despite the economy - they are still building here!
We had planned ahead so when we reach the Cape Fear river we had a 2.5 kt outgoing current in our favor. We reached top speeds of 10.4 kts! However, as luck would have it, you don't get something for nothing so we had 15 kts on the nose (wind against current) which produced entertaining waves over the bow to keep our interest up.

Finally we turned the corner and were back in the ICW and the waves calmed down. We made the whole trip without running into a thunderstorm but we see a line of them approaching us from the west so we'll get hit eventually - but at least not when we were on the water.

St James Plantation is a marina where all the condo and house owners have a slip per their contract but they will rent out empty ones to transients. It's fully protected with no wakes and no way for any wave action to reach us and also very little direct wind action. When a line of thunderstorms is approaching, it's good to be here. On Tuesday we're headed for Barefoot Landing Marina for a rest, some shopping and a night out at Greg Norman's restaurant. Wish us luck negotiating the "Rock Pile"!!

Sunday, October 14, 2012

Harbor Village Marina - at a dock

View from the south - normally the greens are on the right, not the left. Not so here
We had some really shallow spots today. Several  boats went aground at a spot where the Coast Guard eventually moved the buoys to deeper waters. For most of the ICW on the way south, the reds are on the right and the greens are on the left. For the troublesome section, you had to make an "S" curve through the red and green buoys to avoid the shallows. At some point they will hopefully dredge the channel but for now you have to follow the buoys.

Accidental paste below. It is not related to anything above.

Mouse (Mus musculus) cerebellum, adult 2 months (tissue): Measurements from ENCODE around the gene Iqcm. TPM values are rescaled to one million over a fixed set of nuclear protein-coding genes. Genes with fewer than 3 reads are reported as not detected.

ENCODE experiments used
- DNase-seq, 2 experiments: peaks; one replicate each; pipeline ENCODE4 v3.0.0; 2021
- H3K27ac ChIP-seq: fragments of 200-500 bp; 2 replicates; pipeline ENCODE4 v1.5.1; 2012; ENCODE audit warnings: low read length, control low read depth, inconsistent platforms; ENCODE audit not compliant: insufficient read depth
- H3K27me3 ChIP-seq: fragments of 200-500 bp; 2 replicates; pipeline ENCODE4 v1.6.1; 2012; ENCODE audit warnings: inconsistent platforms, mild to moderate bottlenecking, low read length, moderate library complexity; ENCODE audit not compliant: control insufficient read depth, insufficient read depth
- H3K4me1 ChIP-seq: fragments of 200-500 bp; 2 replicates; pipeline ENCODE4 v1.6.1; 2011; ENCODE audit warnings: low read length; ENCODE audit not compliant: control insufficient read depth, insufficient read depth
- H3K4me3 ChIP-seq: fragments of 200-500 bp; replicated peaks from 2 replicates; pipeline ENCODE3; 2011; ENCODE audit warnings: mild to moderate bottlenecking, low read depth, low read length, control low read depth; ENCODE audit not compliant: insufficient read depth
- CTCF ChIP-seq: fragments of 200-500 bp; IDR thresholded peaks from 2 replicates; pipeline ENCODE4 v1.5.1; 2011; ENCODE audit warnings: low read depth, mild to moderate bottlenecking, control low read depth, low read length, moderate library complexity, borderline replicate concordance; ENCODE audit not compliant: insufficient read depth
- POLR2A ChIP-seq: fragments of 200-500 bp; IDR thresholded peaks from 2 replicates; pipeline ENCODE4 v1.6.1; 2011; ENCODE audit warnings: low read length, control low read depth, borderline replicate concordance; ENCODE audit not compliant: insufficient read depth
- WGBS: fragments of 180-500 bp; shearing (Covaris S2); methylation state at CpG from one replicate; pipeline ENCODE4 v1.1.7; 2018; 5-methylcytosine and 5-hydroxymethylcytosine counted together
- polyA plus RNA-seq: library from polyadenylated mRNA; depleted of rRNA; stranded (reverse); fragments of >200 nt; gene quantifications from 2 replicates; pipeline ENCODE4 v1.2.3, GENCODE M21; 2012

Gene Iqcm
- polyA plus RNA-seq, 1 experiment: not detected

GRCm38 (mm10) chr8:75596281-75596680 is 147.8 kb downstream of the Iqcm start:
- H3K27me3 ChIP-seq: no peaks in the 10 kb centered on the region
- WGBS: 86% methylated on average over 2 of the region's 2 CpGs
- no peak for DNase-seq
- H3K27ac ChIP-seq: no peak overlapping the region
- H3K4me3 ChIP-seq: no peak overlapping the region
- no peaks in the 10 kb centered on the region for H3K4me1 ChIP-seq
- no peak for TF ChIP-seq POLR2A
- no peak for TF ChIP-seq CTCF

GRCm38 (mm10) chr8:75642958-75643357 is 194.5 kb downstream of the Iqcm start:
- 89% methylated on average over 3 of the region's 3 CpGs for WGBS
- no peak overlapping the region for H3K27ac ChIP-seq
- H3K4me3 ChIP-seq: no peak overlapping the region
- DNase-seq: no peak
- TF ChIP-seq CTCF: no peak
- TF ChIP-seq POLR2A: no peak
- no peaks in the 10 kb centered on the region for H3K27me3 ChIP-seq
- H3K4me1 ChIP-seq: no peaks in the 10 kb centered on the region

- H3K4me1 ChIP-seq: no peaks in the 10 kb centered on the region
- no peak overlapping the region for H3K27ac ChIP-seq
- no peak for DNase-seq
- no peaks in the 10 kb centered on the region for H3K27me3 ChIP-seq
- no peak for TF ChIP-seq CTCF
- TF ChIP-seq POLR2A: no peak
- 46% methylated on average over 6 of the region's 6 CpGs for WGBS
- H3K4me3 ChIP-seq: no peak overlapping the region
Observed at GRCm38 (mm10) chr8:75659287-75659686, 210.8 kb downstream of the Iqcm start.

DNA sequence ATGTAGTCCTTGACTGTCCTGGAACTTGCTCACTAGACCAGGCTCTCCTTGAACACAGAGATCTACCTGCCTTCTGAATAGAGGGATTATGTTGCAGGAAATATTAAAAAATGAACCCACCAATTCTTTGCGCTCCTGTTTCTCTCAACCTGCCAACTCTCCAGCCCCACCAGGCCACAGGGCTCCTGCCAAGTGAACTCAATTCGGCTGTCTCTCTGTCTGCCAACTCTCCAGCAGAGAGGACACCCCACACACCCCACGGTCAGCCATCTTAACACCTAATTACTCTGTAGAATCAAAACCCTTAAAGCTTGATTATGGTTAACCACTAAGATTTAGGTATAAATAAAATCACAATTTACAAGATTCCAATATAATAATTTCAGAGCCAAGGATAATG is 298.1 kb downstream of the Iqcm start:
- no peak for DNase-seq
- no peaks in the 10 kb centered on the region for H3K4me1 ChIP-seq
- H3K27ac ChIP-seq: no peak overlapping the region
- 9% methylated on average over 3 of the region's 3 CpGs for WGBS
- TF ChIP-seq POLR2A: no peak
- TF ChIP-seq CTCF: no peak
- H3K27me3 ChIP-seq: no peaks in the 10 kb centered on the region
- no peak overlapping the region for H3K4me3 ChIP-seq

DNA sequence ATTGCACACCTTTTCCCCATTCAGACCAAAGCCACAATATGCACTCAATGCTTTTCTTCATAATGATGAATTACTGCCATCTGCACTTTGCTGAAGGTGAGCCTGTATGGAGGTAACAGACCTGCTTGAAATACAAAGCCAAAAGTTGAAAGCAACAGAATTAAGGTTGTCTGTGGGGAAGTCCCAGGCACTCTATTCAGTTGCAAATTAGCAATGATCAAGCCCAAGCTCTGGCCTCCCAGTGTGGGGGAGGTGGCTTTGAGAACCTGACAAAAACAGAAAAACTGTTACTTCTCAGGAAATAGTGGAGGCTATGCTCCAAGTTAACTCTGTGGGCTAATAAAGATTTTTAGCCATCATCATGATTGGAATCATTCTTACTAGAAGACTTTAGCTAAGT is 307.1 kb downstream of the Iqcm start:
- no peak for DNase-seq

We hurried to make this bridge that only opened on the hour - 8.8 kts we reached! Just barely made it!
We used to always stop at Surf City to enjoy a walk along the beach, eat at a local restaurant, shop for provisions at the local supermarket and, best of all, get fresh seafood at a unique, outdoor market where all the fishing boats come in. But no more. The marina was closed by the local bank that was owed money they couldn't pay. It seems a shame that the town will lose the business of the transients down the ICW since there is no other marina nearby. So for the first time we tried out Harbor Village Marina. It's similar to St. James Plantation since all the slips are privately owned by either a condo or house owner. They will rent out slips as they are available to transients. It's a beautiful location with 360 protection and a convenient fuel dock right where you're put up for the night. We ordered out pizza that was delivered to the boat by a restaurant where the owners used to have one in Brooklyn - real NYC pizza!
Nice, protected docks! Top rate facility.

So we had a perfect day with good sunshine and warm temps, wine on the back of the boat followed by a pizza delivered (very hot!) to the dock. On Monday we're headed down the Cape Fear River and the 2.5 kt current will be with us all the way - good timing! We'll dock at St James Plantation for the night before heading to Barefoot Landing Marina the next day through the Rock Pile!

Saturday, October 13, 2012

Swansboro - At anchor

We just wanted a quiet anchorage - oh, a party!
We were the last ones to leave the anchorage, we just like to take it slow in the morning. As it worked out, we passed almost all of the boats that left ahead of us on the way to Swansboro, NC anyway. So leaving at 9:00, we reached Swansboro by 2:00 pm. Many of the boats kept on going but we were comfortable with our schedule and stopped at 2:00.

If you drag, you'll get a chance to inspect this bridge up close!